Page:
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Pig farming is dynamic and a rapidly growing sub-sector involving about two million farmers in Uganda. Smallholder farmers perceive pig farming as a "live bank” for addressing household basic needs as soon as money is needed. However, benefits accruing to men and women involved in smallholder pig farming have not been documented, consequently the nature of benefits and who (by gender) benefits what upon upgrading of pig value chains is not known. This paper explains the socio-demopgraphic characteristics of smallholder farmers and benefits accrued to men and women farmers in relation to number of pigs held. Multistage sampling technique was used to collect data on 179 smallholder pig farmers in Lira and Masaka districts of Uganda. An explanatory factor analysis was conducted to identify suitable items for each benefit construct. Cronbach's alpha was calculated to show construct reliability of income, asset ownership, food and nutrition, social capital and leisure items. Ordinal Least Square was used to analyse benefit factors influencing upgrading. Income is male farmers’ most important benefit of upgrading, while food and nutrition and leisure are female farmers’ most important benefits derived from upgrading in pig value chains. Failure to understand the perceived benefits by women and men in agricultural value chains would lead to implementation of upgrading interventions that could unintentionally harm rather than benefit women; yet they are the most labour providers in smallholder agricultural production.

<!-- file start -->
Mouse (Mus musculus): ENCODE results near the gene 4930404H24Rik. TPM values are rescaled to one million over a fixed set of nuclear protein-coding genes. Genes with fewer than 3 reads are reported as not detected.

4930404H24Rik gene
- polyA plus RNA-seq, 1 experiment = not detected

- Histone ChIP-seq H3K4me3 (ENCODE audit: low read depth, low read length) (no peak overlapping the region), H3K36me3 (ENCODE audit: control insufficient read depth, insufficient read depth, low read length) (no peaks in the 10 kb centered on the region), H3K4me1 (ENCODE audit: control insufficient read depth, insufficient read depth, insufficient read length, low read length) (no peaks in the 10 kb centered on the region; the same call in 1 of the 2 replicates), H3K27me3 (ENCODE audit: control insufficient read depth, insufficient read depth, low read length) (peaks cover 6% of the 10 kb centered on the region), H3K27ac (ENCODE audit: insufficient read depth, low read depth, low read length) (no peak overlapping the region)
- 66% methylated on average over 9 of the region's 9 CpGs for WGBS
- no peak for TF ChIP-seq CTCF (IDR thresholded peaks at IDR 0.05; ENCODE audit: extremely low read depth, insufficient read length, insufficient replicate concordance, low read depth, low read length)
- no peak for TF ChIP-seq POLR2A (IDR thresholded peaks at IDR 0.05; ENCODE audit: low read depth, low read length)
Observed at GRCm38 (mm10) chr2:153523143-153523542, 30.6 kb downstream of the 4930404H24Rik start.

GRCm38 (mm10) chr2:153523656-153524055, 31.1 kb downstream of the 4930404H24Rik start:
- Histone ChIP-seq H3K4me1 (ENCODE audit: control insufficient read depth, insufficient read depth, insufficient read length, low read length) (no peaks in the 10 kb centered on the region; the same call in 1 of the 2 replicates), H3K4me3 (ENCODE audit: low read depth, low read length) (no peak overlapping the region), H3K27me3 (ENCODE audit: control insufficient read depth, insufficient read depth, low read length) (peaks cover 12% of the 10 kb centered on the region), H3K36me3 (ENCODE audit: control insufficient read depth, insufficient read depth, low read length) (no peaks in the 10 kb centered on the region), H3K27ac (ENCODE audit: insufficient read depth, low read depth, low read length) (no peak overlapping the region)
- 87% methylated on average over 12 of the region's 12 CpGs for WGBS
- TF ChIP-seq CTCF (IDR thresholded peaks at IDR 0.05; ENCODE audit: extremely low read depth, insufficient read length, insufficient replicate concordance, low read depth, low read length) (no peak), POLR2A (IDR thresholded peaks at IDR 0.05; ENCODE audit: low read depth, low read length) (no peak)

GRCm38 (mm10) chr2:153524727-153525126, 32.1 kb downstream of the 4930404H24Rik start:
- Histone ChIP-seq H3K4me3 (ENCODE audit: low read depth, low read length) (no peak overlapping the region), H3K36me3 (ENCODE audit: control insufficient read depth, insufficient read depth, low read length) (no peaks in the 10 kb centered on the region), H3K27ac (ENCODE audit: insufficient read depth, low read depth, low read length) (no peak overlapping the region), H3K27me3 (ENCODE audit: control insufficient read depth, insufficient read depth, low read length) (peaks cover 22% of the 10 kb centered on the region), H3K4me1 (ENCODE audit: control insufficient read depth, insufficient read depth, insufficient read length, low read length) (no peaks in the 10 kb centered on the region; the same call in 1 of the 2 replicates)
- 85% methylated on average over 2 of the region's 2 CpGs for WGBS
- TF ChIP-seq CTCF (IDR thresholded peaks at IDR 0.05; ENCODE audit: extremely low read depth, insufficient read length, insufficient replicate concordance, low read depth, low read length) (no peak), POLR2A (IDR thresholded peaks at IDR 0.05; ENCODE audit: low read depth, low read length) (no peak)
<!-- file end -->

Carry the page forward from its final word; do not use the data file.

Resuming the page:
Key words: gender, benefits, value chains, pig farming
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